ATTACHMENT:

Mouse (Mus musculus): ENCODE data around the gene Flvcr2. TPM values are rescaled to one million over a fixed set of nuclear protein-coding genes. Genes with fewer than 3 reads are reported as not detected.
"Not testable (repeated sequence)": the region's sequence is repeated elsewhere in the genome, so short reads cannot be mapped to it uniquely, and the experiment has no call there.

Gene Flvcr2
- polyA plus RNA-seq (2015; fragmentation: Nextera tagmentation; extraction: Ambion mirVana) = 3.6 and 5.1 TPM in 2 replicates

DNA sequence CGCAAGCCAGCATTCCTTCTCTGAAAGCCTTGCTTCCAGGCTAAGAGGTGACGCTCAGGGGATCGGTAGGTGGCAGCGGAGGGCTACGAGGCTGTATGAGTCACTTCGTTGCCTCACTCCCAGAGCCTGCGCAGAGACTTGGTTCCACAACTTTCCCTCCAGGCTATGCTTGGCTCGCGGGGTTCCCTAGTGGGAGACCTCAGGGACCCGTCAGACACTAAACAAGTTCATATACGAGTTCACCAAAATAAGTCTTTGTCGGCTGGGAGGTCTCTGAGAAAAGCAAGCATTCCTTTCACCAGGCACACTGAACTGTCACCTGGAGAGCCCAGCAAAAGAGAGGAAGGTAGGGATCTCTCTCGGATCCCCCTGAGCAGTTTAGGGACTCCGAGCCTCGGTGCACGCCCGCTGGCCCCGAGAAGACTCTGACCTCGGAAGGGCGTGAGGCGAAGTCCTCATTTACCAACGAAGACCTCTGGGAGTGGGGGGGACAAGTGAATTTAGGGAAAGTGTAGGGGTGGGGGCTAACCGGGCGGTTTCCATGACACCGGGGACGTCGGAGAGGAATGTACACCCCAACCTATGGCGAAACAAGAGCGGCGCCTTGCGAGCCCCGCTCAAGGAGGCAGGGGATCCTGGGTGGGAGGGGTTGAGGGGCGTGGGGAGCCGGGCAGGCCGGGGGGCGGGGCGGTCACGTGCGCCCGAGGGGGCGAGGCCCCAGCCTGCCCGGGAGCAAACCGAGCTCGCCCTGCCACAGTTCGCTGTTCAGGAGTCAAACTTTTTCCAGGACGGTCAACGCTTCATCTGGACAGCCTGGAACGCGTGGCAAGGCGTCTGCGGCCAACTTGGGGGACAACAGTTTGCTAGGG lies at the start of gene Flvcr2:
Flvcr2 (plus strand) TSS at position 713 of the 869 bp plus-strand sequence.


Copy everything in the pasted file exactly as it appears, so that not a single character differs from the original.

Mouse (Mus musculus): ENCODE data around the gene Flvcr2. TPM values are rescaled to one million over a fixed set of nuclear protein-coding genes. Genes with fewer than 3 reads are reported as not detected.
"Not testable (repeated sequence)": the region's sequence is repeated elsewhere in the genome, so short reads cannot be mapped to it uniquely, and the experiment has no call there.

Gene Flvcr2
- polyA plus RNA-seq (2015; fragmentation: Nextera tagmentation; extraction: Ambion mirVana) = 3.6 and 5.1 TPM in 2 replicates

DNA sequence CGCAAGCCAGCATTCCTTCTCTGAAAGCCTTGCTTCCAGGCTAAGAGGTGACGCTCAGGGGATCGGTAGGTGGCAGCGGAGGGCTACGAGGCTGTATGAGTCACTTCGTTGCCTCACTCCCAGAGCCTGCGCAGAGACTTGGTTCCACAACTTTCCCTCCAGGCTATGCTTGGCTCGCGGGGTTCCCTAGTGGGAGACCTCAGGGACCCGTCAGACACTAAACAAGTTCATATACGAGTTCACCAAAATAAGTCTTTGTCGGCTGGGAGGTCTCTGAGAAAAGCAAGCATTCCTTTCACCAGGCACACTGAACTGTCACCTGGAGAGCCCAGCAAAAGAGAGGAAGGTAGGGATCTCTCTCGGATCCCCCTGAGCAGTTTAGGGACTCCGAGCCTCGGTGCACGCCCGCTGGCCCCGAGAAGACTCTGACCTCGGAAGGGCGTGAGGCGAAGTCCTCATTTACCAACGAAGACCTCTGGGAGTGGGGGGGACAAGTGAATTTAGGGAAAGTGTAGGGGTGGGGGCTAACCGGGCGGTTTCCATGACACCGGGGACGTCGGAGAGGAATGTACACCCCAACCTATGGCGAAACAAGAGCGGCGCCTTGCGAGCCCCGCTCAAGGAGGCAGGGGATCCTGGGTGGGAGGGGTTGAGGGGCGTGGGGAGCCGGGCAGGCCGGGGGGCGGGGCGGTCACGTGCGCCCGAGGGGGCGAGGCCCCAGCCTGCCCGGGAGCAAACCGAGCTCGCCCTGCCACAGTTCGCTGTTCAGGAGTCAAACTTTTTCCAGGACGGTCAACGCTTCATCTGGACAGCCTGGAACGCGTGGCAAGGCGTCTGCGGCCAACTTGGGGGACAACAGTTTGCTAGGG lies at the start of gene Flvcr2:
Flvcr2 (plus strand) TSS at position 713 of the 869 bp plus-strand sequence.